Aldehyde dehydrogenases of the rat colon: comparison with other tissues of the alimentary tract and the liver

Alcohol Clin Exp Res. 1996 May;20(3):551-5. doi: 10.1111/j.1530-0277.1996.tb01091.x.


Intracolonic bacteria have previously been shown to produce substantial amounts of acetaldehyde during ethanol oxidation, and it has been suggested that this acetaldehyde might be associated with alcohol-related colonic disorders, as well as other alcohol-induced organ injuries. The capacity of colonic mucosa to remove this bacterial acetaldehyde by aldehyde dehydrogenase (ALDH) is, however, poorly known. We therefore measured ALDH activities and determined ALDH isoenzyme profiles from different subcellular fractions of rat colonic mucosa. For comparison, hepatic, gastric, and small intestinal samples were studied similarly. Alcohol dehydrogenase (ADH) activities were also measured from all of these tissues. Rat colonic mucosa was found to possess detectable amounts of ALDH activity with both micromolar and millimolar acetaldehyde concentrations and in all subcellular fractions. The ALDH activities of colonic mucosa were, however, generally low when compared with the liver and stomach, and they also tended to be lower than in small intestine. Mitochondrial low K(m) ALDH2 and cytosolic ALDH with low K(m) for acetaldehyde were expressed in the colonic mucosa, whereas some cytosolic high K(m) isoenzymes found in the small intestine and stomach were not detectable in colonic samples. Cytosolic ADH activity corresponded well to ALDH activity in different tissues: in colonic mucosa, it was approximately 6 times lower than in the liver and about one-half of gastric ADH activity. ALDH activity of the colonic mucosa should, thus, be sufficient for the removal of acetaldehyde produced by colonic mucosal ADH during ethanol oxidation. It may, however, be insufficient for the removal of the acetaldehyde produced by intracolonic bacteria. This may lead to the accumulation of acetaldehyde in the colon and colonic mucosa after ingestion of ethanol that might, at least after chronic heavy alcohol consumption, contribute to the development of alcohol-related colonic morbidity, diarrhea, and cancer.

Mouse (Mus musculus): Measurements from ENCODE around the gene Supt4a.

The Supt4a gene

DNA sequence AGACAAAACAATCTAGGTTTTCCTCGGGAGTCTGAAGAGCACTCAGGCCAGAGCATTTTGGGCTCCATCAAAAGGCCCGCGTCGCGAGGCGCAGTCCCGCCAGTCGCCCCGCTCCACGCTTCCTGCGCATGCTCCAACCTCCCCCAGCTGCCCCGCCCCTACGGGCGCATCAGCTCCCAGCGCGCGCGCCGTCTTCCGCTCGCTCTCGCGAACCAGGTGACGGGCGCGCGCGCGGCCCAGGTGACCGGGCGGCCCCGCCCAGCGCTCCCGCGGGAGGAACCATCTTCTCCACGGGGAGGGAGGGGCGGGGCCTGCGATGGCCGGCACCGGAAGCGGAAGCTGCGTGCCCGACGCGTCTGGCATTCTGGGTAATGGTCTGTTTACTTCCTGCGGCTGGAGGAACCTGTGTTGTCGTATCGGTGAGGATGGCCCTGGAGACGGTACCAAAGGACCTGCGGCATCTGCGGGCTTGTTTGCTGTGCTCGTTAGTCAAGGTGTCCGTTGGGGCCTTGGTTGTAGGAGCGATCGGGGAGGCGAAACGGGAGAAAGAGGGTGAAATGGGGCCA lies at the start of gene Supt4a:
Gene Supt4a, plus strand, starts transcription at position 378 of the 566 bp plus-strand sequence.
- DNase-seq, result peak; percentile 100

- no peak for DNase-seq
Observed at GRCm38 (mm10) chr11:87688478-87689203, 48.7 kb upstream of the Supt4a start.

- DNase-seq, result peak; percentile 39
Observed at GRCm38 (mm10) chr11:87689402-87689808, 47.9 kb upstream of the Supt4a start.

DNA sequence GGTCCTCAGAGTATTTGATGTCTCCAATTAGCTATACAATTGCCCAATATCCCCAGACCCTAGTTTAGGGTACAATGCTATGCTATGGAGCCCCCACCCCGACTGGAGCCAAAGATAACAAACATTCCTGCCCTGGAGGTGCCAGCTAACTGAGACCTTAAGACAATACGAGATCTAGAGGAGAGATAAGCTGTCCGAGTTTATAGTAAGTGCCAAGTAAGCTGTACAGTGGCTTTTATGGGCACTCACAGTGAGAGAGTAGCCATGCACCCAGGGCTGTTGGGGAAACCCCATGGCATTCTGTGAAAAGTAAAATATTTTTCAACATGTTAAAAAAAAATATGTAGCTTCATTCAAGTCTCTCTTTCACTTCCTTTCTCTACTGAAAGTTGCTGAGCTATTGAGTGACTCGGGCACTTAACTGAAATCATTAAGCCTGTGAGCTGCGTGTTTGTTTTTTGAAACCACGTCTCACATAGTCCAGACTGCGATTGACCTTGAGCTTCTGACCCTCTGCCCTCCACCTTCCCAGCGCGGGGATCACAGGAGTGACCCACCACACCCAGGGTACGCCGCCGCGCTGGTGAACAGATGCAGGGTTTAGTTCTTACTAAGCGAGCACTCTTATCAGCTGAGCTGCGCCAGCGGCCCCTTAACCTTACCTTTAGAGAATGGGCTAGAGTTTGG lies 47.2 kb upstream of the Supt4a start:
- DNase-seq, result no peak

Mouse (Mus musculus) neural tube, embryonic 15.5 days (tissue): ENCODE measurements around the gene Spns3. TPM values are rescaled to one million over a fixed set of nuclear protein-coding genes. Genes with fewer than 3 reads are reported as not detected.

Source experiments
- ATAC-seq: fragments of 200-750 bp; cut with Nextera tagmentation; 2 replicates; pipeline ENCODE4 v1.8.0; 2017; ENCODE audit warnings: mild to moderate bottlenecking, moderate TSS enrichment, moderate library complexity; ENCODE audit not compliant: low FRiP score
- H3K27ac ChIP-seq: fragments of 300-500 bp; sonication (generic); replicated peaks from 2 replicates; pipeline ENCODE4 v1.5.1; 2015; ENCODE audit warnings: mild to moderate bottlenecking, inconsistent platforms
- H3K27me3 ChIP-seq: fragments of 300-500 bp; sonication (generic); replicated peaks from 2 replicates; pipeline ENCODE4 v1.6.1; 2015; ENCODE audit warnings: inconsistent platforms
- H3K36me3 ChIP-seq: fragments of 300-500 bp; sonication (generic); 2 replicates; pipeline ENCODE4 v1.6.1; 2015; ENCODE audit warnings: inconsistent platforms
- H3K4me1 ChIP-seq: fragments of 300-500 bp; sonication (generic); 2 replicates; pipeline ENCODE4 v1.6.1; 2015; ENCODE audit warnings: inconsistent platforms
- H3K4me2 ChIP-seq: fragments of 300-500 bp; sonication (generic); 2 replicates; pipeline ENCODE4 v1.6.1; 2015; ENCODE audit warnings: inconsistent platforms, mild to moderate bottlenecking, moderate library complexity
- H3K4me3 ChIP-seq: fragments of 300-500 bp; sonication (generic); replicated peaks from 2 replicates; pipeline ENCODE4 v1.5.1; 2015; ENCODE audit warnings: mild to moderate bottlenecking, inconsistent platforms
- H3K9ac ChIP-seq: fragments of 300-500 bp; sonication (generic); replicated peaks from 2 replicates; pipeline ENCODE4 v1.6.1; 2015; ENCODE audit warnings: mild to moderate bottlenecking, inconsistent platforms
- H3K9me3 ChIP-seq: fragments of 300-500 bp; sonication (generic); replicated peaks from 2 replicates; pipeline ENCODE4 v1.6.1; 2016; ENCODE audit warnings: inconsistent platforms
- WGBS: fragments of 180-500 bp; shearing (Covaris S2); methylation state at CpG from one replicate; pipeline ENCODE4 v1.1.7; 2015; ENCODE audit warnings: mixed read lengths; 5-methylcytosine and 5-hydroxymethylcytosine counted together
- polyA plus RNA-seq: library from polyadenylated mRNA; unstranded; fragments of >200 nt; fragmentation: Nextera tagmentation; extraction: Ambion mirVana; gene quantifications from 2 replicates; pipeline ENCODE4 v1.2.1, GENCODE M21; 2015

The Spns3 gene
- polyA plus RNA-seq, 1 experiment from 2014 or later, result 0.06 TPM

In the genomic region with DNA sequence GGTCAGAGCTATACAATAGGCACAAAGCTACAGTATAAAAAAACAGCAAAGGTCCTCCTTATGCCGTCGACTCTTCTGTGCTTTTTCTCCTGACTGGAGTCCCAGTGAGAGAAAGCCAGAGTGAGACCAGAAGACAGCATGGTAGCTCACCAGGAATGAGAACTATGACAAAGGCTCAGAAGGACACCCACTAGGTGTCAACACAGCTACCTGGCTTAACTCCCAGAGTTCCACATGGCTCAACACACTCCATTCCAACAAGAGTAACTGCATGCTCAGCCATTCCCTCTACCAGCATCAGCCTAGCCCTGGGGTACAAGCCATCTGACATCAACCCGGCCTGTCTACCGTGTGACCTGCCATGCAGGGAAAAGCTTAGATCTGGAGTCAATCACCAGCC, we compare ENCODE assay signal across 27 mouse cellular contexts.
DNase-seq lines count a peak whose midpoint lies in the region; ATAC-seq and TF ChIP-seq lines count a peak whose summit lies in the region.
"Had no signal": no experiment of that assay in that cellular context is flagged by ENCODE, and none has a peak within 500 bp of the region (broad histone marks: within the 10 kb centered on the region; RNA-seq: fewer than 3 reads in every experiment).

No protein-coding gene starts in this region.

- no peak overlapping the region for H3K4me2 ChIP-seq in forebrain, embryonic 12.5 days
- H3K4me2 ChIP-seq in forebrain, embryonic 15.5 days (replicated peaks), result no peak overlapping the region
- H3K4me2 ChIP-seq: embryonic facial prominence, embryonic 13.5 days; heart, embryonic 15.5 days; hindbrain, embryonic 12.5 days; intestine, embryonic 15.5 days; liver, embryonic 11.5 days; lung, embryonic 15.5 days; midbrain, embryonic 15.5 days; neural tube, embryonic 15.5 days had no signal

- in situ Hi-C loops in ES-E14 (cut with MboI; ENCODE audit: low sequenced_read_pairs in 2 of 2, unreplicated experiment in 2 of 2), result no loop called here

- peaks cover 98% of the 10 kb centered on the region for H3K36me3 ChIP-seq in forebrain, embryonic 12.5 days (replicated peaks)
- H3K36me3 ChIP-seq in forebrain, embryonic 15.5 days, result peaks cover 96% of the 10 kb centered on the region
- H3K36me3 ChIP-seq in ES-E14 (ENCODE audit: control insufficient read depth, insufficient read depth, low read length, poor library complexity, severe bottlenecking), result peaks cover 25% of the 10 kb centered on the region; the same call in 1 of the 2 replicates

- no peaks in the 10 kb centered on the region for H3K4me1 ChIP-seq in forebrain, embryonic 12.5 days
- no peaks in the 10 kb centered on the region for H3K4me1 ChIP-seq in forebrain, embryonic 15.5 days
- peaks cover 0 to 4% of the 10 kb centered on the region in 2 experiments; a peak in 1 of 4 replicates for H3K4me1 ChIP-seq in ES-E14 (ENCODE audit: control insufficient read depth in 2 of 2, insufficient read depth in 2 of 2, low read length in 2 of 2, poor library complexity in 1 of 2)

Publication types

  • Comparative Study
  • Research Support, Non-U.S. Gov't

MeSH terms

  • Acetaldehyde / pharmacokinetics
  • Aldehyde Dehydrogenase / metabolism*
  • Animals
  • Colon / enzymology*
  • Digestive System / enzymology*
  • Ethanol / pharmacokinetics
  • Intestinal Mucosa / enzymology
  • Isoelectric Focusing
  • Isoenzymes / metabolism
  • Liver / enzymology*
  • Male
  • Metabolic Clearance Rate / physiology
  • Rats
  • Rats, Wistar
  • Tissue Distribution


  • Isoenzymes
  • Ethanol
  • Aldehyde Dehydrogenase
  • Acetaldehyde